Playing key drop-off tag is almost as painful as trying to solve the problem of digging through socks to properly match pairs, it drives you crazy but for some reason you deal with it. Vancouver company Keycafe has had enough of the former and has developed a dead simple and innovative way to fix the problem of letting someone into your home while you are not there.
1. Who are you? Tell us about your business and what inspired you to create it.
Jason Crabb, co-founder of Keycafe, which is a Vancouver based startup that solves the problem of letting someone into your home while you are not there. The idea came from a personal pain point of the co-founders using Airbnb to rent out their homes on a regular basis but having many hours of lost time in trying to get the keys handed over to guests. We knew there had to be a better way.
2. What kinds of competitors or substitutes are in your way and how do you plan to stay ahead?
There are many companies offering manual key exchange by having staff collect and manage keys, this model is expensive for the host and difficult to scale. Another solution is the rise of the digital locks, allowing homeowners to assign access through smartphones. This technology is promising but expensive to purchase, requires installation and setup. Our core users are in high density urban neighbourhoods where there are many buildings with front door fob entries. Keycafe uses homeowners existing technology, keys, and so there is no upfront cost, no installation, and no issues with front door fobs. Our competitive advantages are speed, low cost and rapid ability to scale.
3. How has Vancouver’s rising startup community played a role in the development of Keycafe?
We have met and shared knowledge with a lot of fantastic startups in Vancouver. There is a great excitement with the local community as everyone feels very positive about the city and it’s ability to become a hotbed for innovating companies. Gastown in particular is a real hub for startups and we have sourced all of our resources, from our engineering team, to our software development team all within a few blocks of our office.
4. What core problem is your company specifically solving and/or what’s the main value you provide?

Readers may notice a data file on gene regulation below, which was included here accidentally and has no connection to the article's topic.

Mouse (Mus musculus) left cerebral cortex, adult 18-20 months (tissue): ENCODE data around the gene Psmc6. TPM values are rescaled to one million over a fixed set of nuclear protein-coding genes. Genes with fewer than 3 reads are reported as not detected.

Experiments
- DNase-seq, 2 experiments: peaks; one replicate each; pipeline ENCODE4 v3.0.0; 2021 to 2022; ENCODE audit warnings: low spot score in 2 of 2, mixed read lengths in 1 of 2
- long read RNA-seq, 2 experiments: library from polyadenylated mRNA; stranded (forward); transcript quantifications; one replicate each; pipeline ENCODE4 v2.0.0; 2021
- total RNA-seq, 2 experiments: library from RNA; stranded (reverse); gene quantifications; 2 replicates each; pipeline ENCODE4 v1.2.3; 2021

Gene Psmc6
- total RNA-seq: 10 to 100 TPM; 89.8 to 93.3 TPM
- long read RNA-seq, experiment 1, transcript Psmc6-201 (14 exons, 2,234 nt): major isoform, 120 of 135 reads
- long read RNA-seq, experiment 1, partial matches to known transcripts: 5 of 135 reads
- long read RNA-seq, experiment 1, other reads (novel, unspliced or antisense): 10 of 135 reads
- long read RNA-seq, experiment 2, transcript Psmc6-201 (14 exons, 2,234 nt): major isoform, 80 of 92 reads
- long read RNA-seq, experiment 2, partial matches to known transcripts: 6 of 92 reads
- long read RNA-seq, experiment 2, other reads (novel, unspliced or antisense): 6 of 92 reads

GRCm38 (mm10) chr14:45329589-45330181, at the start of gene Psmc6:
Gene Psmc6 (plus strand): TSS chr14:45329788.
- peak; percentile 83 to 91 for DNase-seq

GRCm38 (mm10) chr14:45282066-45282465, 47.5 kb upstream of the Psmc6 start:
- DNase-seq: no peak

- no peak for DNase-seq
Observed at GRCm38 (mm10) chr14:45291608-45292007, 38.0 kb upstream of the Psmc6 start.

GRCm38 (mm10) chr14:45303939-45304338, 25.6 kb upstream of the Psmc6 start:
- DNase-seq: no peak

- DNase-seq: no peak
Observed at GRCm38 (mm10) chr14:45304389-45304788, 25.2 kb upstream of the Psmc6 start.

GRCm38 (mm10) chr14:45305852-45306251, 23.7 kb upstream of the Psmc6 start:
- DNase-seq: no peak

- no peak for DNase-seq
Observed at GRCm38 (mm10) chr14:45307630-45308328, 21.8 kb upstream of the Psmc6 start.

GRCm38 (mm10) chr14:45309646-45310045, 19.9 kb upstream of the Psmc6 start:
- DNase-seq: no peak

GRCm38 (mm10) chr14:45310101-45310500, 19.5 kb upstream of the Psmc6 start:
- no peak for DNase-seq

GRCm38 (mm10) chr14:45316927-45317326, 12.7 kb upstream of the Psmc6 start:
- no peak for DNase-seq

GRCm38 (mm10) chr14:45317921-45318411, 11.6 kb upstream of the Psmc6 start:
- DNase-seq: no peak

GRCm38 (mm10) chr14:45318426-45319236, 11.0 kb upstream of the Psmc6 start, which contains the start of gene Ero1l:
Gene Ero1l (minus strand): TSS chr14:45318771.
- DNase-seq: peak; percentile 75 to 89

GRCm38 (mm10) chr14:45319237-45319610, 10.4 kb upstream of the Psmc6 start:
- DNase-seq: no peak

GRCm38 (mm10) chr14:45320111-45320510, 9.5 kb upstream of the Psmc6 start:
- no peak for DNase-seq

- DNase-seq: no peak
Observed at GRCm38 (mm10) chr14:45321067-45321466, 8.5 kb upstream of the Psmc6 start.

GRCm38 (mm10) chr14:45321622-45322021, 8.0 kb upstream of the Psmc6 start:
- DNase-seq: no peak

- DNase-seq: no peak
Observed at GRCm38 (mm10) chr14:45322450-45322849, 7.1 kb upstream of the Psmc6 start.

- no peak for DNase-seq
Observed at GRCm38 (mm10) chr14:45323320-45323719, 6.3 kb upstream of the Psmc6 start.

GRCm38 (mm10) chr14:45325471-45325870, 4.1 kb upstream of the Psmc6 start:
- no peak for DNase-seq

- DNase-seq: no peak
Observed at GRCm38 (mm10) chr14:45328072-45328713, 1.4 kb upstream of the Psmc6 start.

The core problem Keycafe has solved is remote home access. The main value is peace of mind when a homeowner is away and gets a text message each time their keys are accessed. Now, you can be on that winter vacation in Mexico and follow along as your guests check in and check out, know that your cleaning service has arrived, and even let your mother in to water the plants. One surprising market is for realtors, they like this solution over the traditional lockbox as it allows them to assign access to other realtors and track who has shown their listings in real time.
5. How did you end up becoming an entrepreneur and what challenges did you personally overcome to succeed?
Early on I was lucky in having jobs that were very self directed and I really liked the feeling of being in control of my own destiny. Even though startups are often on the edge, I feel more secure in knowing the path to success is based on the abilities of myself and my team. The challenge for me was in making sure I take time out for family and friends. You can really lose yourself in a startup and work endless hours as there is no such thing as your own time.
6. What entrepreneur has inspired you the most for running your business and what makes them so special?
Henry Ford because he was the quintessential entrepreneur. He went bankrupt twice before founding the Ford Motor Company in 1903. He knew the commitment it took to pursue what he believed in.
7. What Vancouver celebrity/influencer would you most be excited to have as a member of the team and why?
Ryan Holmes, CEO of Hootsuite as he has fought hard to keep his company in Vancouver and his depth of knowledge would be invaluable in helping us work through some growing pains faster.
8. If you could tell your younger self something what would it be?
You don’t have all the time in the world. Make every day matter.
9. What are some accessible resources used and winning habits you have developed to learn and grow as an entrepreneur?
As a small team you have to wear many hats and that can be stressful. Make sure you track your tasks and remain accountable to the group. We use the software called Asana to manage our team.
10. What’s your advice for current or future entrepreneurs?
Fail forward. Don’t spend so much time trying to perfect things before showing the world, just put it out there and keep iterating.
*End of interview*
Jason seems to have a very strong grasp on how to best execute as an entrepreneur and that’s number one when it comes to growth. It’s always smart to not have to re-invent the wheel and it’ll be interesting to see how people start to use the product. An example of something unexpected seems to be the fact that real estate agents are finding a good use for it. Nothing is more interesting when customers start using your product in a way you didn’t think was possible, you just need to hope it’s the right customers who are going to keep pushing you to iterate your product to make their lives easier.
*Vancouver Entrepreneurs is a weekly feature on the city’s most notable entrepreneurs and startups that are making a local and even a global impact. If you think your venture deserves to be on the series, send an email to paul(at)vancitybuzz(dot)com to explain why you’re a fit.